Is Foreign Policy Bernie’s Winning Issue?

Palestinians live in an apartheid state controlled by a far-right government. Since that far right government is Israel, American politicians rarely call out the abuse.

But during last week’s Democratic debate, Bernie Sanders said it is “no longer enough” for Democrats to be pro-Israel, and that America needs to recognize the sovereignty and dignity of the Palestinian people. Major party candidates hardly ever express pro-Palenstinian sentiment, making it a big moment in American politics.

And it was also a big moment for Sanders. Once again, the Vermont Independent Senator showed that foreign policy has become his strength.

Sanders’ detractors in 2016 pointed to foreign policy as the senator’s weak point. It seemed like he shifted any discussion of foreign affairs back to domestic issues. Compared to his primary opponent, former Secretary of State Hillary Clinton, his resume was light on international diplomacy. Critics attacked him for breaking from the Democratic Party line on national security.

Sanders took the attacks to heart, bolstering his foreign policy bonafides early in his 2020 run. That could make a big difference as the Democratic field has shifted closer toward Sanders’ messaging on healthcare and income inequality. New York Times opinion columnist Jamelle Bouie argued in March that foreign policy is the Vermont senator’s best chance to stand out from the field. Among the Democratic candidates, he’s been the most vocal opponent of the U.S.’s illegal war in Yemen that’s left thousands dead and millions sick and starving. He’s called out America’s historically destructive presence in Latin America, specifically in aiding regime change. And he was the first Democratic candidate to call Bolivian president Evo Morales’ ouster a coup.

With Sanders at the top of the 2020 Democratic field, a progressive American foreign policy isn’t just relevant but realistic. As Daniel Bessner wrote for Jacobin, Sanders is the only Democrat running “who has absorbed the sobering lessons of U.S. empire”—namely that American imperialism is destructive, no matter how benevolent and exceptional our media makes it seem. That’s a distinguishing characteristic in a political environment dominated by consensus belief in “the Blob.” Kamala Harris, for example, intends to “end the wars” in Afghanistan, Syria and Iraq by “consulting generals and ambassadors”—the exact kind of calculated speech you’d expect from an establishment-type candidate. Tulsi Gabbard, meanwhile, has touted an anti-war foreign policy agenda but has a startling history of anti-Islamism and support for far right world leaders. Even Elizabeth Warren, the only other frontrunning Democrat whose foreign policy rhetoric remotely resembles Sanders’, said on Thursday that she thinks more people should join the U.S. military.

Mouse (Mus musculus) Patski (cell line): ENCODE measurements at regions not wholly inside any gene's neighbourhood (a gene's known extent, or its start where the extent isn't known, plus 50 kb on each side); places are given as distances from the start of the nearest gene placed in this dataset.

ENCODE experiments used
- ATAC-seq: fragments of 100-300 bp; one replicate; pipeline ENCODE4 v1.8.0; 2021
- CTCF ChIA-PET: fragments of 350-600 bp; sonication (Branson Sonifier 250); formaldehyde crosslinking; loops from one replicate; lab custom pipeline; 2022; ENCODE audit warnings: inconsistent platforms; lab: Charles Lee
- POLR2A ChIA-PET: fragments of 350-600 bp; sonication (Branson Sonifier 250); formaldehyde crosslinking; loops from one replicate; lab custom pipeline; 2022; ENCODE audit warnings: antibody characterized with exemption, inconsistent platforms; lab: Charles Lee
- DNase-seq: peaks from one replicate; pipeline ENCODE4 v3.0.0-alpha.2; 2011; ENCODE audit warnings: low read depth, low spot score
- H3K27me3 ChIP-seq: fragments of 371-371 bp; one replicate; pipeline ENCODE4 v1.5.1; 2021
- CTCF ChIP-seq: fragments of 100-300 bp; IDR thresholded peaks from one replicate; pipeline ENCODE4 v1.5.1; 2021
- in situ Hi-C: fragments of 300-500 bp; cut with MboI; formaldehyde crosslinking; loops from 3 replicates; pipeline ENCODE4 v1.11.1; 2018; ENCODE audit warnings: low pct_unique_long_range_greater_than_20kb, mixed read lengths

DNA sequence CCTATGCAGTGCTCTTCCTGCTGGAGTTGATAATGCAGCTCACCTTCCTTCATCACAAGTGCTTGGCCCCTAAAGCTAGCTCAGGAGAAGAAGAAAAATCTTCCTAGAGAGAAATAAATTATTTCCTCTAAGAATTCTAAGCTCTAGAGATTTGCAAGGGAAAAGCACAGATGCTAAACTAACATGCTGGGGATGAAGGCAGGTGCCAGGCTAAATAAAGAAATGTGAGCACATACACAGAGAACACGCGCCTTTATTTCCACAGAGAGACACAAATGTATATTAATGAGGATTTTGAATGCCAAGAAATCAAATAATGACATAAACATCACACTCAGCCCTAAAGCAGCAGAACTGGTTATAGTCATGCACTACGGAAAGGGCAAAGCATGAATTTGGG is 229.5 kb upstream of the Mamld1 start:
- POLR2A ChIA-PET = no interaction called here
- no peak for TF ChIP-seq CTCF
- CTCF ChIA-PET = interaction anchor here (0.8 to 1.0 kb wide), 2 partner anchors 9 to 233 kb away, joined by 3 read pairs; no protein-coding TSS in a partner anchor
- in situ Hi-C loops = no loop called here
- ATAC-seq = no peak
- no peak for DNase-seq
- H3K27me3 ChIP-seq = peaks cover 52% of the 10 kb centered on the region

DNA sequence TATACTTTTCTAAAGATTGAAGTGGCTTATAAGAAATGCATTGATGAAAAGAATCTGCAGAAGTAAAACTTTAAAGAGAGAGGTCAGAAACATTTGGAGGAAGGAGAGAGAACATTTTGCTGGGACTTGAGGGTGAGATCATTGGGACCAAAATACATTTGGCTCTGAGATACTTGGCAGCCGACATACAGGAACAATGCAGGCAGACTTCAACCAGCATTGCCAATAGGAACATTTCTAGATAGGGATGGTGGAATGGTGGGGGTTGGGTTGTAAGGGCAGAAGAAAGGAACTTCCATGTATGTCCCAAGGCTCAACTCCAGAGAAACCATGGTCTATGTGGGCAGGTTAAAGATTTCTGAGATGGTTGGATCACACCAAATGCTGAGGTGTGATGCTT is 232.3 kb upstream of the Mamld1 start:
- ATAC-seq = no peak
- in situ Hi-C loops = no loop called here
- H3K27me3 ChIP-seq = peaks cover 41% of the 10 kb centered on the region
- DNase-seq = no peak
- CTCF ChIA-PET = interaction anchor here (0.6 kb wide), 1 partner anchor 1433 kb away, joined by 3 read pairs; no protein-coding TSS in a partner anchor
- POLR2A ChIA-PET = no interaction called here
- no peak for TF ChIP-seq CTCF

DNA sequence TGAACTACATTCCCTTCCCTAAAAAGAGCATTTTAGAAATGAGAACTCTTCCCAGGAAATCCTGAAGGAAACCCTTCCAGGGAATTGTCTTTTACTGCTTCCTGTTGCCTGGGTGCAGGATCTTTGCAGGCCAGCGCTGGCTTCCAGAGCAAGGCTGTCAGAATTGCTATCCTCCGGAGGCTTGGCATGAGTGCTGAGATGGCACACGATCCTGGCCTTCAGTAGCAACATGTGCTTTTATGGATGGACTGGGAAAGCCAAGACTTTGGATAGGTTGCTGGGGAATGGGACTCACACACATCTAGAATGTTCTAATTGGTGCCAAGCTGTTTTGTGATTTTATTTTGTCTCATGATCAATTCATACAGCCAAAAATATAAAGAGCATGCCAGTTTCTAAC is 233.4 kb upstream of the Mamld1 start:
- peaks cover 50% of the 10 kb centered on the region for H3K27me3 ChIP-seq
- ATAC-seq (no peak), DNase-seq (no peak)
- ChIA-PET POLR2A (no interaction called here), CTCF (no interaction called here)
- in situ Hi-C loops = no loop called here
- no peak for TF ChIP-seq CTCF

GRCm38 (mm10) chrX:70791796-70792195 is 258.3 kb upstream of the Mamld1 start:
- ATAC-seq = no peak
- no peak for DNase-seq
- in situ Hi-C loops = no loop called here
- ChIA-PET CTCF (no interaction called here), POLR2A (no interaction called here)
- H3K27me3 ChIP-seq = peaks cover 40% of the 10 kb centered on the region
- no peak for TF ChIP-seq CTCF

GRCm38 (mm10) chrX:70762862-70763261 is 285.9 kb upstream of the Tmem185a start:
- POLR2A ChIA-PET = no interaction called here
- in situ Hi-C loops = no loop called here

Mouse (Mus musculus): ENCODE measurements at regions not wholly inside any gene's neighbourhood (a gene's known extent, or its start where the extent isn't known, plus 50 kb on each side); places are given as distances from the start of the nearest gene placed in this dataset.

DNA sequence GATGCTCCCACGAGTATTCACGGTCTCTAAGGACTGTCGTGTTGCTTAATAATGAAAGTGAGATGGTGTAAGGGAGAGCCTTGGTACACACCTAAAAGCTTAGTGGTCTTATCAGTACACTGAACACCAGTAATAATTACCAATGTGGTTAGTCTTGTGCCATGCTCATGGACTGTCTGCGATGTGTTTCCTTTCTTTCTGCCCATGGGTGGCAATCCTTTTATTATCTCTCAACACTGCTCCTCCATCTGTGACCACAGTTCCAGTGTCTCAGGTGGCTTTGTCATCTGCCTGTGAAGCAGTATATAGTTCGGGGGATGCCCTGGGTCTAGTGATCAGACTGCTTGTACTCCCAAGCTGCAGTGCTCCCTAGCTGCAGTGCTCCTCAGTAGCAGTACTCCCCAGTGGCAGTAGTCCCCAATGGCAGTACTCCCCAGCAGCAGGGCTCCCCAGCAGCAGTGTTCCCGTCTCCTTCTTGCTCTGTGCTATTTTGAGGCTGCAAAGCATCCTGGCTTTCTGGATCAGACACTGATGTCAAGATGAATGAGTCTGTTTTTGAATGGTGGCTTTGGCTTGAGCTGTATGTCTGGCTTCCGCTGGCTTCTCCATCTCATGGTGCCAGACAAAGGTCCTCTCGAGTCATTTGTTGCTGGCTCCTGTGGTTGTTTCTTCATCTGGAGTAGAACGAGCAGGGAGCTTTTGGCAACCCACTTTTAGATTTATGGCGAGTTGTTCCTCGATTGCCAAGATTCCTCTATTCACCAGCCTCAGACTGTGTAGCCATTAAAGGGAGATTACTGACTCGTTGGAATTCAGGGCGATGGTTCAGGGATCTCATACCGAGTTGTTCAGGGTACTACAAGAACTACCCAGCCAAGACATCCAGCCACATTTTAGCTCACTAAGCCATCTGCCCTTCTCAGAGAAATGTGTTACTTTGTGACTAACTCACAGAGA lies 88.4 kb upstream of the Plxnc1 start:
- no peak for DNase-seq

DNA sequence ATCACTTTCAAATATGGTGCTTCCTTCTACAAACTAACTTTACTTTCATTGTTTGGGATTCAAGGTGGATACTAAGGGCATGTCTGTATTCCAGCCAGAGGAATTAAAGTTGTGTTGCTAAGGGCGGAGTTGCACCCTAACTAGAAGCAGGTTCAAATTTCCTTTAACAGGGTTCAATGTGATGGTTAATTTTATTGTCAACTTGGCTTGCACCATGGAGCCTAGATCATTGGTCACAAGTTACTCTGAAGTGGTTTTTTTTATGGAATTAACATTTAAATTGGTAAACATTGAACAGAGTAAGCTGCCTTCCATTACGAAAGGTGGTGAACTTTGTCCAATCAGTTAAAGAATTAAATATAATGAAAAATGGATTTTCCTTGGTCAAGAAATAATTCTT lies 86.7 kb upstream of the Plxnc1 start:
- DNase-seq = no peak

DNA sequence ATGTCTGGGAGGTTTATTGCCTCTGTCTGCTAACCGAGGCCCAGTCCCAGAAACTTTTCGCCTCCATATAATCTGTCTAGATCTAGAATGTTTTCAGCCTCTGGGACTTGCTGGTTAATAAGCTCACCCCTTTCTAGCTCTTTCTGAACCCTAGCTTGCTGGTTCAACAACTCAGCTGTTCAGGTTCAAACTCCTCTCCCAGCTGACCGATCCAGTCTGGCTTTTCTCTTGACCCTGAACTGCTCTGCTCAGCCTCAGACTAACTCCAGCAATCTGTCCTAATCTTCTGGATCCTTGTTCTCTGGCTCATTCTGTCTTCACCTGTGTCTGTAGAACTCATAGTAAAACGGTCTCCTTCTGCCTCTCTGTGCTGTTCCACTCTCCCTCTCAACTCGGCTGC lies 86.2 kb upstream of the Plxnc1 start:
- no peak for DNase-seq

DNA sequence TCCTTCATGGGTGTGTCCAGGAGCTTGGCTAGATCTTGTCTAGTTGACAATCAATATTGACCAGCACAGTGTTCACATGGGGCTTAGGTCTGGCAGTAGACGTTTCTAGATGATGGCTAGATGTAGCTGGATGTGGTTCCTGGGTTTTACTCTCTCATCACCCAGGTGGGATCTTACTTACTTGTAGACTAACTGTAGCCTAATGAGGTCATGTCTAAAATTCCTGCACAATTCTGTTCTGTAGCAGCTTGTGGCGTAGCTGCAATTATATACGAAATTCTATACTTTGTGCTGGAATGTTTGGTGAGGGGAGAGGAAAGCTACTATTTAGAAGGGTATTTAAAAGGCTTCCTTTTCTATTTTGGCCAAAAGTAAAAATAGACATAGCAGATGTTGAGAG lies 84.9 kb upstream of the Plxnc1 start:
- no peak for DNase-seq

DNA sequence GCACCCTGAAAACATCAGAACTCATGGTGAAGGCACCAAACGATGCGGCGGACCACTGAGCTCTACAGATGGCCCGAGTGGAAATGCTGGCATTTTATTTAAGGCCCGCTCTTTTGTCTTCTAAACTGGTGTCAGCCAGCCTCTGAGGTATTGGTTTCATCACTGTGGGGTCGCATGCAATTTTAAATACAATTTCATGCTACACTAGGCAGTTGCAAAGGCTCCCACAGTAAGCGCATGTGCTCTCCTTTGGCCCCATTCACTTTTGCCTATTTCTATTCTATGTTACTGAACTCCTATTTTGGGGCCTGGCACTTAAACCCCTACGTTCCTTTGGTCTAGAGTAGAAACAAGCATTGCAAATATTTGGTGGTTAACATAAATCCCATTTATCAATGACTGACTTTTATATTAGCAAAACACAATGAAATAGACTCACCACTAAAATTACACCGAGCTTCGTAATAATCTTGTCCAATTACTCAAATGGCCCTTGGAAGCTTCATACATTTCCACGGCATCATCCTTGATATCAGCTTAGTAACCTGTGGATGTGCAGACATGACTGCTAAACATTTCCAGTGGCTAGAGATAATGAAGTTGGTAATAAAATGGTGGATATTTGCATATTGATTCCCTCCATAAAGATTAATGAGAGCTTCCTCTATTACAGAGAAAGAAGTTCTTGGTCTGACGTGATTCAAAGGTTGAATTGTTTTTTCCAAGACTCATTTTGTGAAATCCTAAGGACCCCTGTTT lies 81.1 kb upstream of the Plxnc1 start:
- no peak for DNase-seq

What separates Sanders, Peter Beinart wrote in The Atlantic, is “his willingness to cross red lines that have long defined the boundaries of acceptable opinion.” American foreign policy is historically hawkish, regardless of the president’s party—anyone who strays from U.S. military imperialism is labeled radical. But opposition to America’s foreign wars remains high and non-interventionism is so popular even Donald Trump ran on it. Sanders’ progressive foreign policy is only considered radical because he is considered radical. In reality, it’s an exemplification of his campaign, which has already shifted discussion on topics like healthcare, wealth inequality, social justice and grassroots fundraising. Foreign policy is Sanders’ latest and perhaps biggest opportunity to separate himself from other Democratic candidates.

In fairness, none of the Democratic candidates are explicitly running on interventionism. Nobody wants to drag the U.S. into another foreign war. But only one candidate is starting once-taboo conversations and touting a truly progressive foreign policy—and he knows it.